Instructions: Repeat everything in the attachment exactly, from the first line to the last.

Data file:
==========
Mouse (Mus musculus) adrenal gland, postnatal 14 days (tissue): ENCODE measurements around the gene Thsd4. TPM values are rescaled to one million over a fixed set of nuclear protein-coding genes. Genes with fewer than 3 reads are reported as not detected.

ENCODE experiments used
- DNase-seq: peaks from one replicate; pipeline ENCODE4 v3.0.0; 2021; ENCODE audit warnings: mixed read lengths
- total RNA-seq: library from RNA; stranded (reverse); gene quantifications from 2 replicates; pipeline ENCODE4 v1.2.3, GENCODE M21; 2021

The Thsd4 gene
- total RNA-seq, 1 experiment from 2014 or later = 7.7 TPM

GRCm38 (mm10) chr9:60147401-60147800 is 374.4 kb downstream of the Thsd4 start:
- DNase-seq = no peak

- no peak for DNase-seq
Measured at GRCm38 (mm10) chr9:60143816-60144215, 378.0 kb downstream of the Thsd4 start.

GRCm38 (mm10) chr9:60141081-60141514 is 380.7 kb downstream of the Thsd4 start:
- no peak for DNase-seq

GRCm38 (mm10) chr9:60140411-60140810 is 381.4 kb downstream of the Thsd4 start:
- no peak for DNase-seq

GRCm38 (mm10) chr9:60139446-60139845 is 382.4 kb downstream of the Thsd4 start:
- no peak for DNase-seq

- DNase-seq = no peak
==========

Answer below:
Mouse (Mus musculus) adrenal gland, postnatal 14 days (tissue): ENCODE measurements around the gene Thsd4. TPM values are rescaled to one million over a fixed set of nuclear protein-coding genes. Genes with fewer than 3 reads are reported as not detected.

ENCODE experiments used
- DNase-seq: peaks from one replicate; pipeline ENCODE4 v3.0.0; 2021; ENCODE audit warnings: mixed read lengths
- total RNA-seq: library from RNA; stranded (reverse); gene quantifications from 2 replicates; pipeline ENCODE4 v1.2.3, GENCODE M21; 2021

The Thsd4 gene
- total RNA-seq, 1 experiment from 2014 or later = 7.7 TPM

GRCm38 (mm10) chr9:60147401-60147800 is 374.4 kb downstream of the Thsd4 start:
- DNase-seq = no peak

- no peak for DNase-seq
Measured at GRCm38 (mm10) chr9:60143816-60144215, 378.0 kb downstream of the Thsd4 start.

GRCm38 (mm10) chr9:60141081-60141514 is 380.7 kb downstream of the Thsd4 start:
- no peak for DNase-seq

GRCm38 (mm10) chr9:60140411-60140810 is 381.4 kb downstream of the Thsd4 start:
- no peak for DNase-seq

GRCm38 (mm10) chr9:60139446-60139845 is 382.4 kb downstream of the Thsd4 start:
- no peak for DNase-seq

- DNase-seq = no peak